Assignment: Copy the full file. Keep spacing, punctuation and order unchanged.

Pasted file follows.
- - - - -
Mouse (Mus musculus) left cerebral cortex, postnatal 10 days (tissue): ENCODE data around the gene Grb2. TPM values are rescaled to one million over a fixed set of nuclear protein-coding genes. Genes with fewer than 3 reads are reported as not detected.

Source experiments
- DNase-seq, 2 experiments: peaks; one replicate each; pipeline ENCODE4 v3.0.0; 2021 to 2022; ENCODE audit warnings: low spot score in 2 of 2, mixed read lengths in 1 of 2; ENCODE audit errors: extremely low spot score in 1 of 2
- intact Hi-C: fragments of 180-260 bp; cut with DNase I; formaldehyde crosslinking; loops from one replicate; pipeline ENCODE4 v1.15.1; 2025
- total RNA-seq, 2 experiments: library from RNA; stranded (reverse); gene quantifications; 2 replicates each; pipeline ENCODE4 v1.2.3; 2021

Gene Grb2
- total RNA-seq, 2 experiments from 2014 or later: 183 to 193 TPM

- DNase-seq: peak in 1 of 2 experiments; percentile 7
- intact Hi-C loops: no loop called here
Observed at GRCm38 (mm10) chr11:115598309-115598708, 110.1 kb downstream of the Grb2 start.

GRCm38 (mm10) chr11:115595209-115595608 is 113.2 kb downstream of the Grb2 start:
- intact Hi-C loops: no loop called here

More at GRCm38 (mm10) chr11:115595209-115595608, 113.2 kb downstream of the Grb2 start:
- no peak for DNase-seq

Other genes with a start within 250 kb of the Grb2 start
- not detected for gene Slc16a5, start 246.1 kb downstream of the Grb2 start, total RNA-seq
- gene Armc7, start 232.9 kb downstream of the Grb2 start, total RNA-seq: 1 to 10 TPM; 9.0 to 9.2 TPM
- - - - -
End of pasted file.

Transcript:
Mouse (Mus musculus) left cerebral cortex, postnatal 10 days (tissue): ENCODE data around the gene Grb2. TPM values are rescaled to one million over a fixed set of nuclear protein-coding genes. Genes with fewer than 3 reads are reported as not detected.

Source experiments
- DNase-seq, 2 experiments: peaks; one replicate each; pipeline ENCODE4 v3.0.0; 2021 to 2022; ENCODE audit warnings: low spot score in 2 of 2, mixed read lengths in 1 of 2; ENCODE audit errors: extremely low spot score in 1 of 2
- intact Hi-C: fragments of 180-260 bp; cut with DNase I; formaldehyde crosslinking; loops from one replicate; pipeline ENCODE4 v1.15.1; 2025
- total RNA-seq, 2 experiments: library from RNA; stranded (reverse); gene quantifications; 2 replicates each; pipeline ENCODE4 v1.2.3; 2021

Gene Grb2
- total RNA-seq, 2 experiments from 2014 or later: 183 to 193 TPM

- DNase-seq: peak in 1 of 2 experiments; percentile 7
- intact Hi-C loops: no loop called here
Observed at GRCm38 (mm10) chr11:115598309-115598708, 110.1 kb downstream of the Grb2 start.

GRCm38 (mm10) chr11:115595209-115595608 is 113.2 kb downstream of the Grb2 start:
- intact Hi-C loops: no loop called here

More at GRCm38 (mm10) chr11:115595209-115595608, 113.2 kb downstream of the Grb2 start:
- no peak for DNase-seq

Other genes with a start within 250 kb of the Grb2 start
- not detected for gene Slc16a5, start 246.1 kb downstream of the Grb2 start, total RNA-seq
- gene Armc7, start 232.9 kb downstream of the Grb2 start, total RNA-seq: 1 to 10 TPM; 9.0 to 9.2 TPM